TedsWoodworking Plans and Projects

Alternative Varroa Control

In a previous article I've written concerning varroa mites I mentioned the three general methods of treatment. The chemical method was first which, personally, I try to avoid since chemicals have so many disadvantages. I also wrote of a few things you can do mechanically like installing screen bottom boards, replacing old comb, and removing drone comb. Here are a couple of alternative treatment … [Read more...]

Controlling Wax Moths

Wax moths are a common problem for beekeepers. They are small, tan in color, and eat the comb in a beehive. They lay eggs in the wax which hatch and the larvae burrow through the frame of comb as they eat whatever is in their path. These small, white larvae leave behind a web-like mess filled with feces and debris. They will kill a weak colony and ruin any stored equipment. Some may say that it … [Read more...]

The Varroa Mite

Originally discovered and named Varroa jacobsoni in Indonesia in 1904, varroa established a strong foothold in many eastern countries and eventually moved to America. The mite was detected there in 1987. During that time, scientists learned that the jacobsoni species of varroa was not the one causing all the damage to our European honeybees. They found that V. destructor is the name of the mite … [Read more...]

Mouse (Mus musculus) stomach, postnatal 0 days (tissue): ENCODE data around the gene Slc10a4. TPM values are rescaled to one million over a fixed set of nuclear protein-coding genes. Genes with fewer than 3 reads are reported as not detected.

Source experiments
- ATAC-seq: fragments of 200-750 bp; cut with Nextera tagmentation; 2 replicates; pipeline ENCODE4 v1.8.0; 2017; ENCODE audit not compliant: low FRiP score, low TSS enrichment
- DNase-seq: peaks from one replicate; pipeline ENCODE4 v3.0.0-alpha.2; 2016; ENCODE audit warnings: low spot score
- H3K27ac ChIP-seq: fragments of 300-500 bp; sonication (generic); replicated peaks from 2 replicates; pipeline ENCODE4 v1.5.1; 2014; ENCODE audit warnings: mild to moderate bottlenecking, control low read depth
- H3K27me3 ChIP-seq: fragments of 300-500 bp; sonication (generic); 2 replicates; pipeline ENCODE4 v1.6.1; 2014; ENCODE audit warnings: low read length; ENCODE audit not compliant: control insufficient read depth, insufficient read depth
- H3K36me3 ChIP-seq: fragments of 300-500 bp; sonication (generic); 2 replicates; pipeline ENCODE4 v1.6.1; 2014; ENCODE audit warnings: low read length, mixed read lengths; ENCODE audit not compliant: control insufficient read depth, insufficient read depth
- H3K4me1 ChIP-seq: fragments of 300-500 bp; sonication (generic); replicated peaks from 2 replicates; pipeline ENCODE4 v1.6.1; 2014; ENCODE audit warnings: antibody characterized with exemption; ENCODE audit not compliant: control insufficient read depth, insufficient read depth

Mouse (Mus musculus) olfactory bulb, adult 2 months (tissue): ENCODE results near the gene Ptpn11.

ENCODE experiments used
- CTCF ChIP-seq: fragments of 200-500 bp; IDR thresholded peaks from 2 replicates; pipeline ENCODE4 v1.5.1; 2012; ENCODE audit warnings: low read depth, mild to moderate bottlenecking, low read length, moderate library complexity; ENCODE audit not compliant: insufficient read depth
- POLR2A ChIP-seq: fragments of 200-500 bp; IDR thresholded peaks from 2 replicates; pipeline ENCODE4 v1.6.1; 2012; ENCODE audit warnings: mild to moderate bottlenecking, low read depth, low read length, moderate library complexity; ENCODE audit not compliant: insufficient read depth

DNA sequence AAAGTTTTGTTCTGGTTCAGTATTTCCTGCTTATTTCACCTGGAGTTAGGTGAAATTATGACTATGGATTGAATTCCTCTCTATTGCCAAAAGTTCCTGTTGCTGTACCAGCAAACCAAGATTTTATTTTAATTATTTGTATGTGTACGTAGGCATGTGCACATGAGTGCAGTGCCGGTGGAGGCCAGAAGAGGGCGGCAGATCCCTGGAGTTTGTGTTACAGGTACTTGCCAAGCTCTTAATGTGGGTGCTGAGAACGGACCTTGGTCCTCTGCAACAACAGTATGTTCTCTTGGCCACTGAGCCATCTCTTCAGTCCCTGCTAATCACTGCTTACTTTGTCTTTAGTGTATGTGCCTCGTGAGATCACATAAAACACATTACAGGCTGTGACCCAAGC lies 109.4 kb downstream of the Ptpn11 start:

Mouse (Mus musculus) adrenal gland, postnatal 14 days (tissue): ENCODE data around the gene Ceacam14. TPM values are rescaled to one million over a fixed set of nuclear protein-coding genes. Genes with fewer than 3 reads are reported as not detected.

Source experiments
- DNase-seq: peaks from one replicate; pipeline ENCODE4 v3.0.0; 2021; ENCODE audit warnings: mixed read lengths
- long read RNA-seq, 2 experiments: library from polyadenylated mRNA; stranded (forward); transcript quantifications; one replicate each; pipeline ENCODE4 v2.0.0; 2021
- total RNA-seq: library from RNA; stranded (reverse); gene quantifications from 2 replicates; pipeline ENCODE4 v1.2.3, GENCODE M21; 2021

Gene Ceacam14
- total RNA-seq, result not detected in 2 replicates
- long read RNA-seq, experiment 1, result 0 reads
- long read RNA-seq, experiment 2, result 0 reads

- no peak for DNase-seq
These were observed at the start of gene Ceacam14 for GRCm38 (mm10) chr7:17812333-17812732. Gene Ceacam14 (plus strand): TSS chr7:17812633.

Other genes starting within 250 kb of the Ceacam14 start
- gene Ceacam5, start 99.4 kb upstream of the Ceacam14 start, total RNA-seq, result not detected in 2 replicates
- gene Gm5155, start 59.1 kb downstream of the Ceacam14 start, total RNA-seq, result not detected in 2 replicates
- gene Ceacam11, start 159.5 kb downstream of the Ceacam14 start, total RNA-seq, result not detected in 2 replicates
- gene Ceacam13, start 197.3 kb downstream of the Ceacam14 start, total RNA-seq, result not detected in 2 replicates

Insecticides – a Disaster in the Making

Insecticides are a hot issue in beekeeping right now and the British Beekeepers Association is refusing to sever its ties with pesticide manufacturers despite pressure from many of its members, and it seems that some recent CCD research has been compromised by the influence of the same corporations, determined to protect their profits no matter what the cost to nature. The subject of Phil … [Read more...]

Studying Honey Bee Health and CCD

It's that time of year again, when beekeepers across the country are gearing up for winter. Every measure will be taken to ensure each hive has enough surplus food to keep their colony buzzing until next spring. For some that means leaving a super or two of fall honey, Cooking up fondant, feeding pollen or grease patties, giving any needed treatments, and so on. Just the same fall routine we … [Read more...]

Tracheal Mites

Tracheal mites (Acarapis woodi) were first found in the United States in 1984 in the state of Texas, and have continued to spread and are still a problem to this day. THE SPREAD OF TRACHEAL MITES The mites live in the tracheal tubes (breathing airways) of honey bees, a heavy infestation results in bees that don't live nearly as long and their production is cut short. The mites are … [Read more...]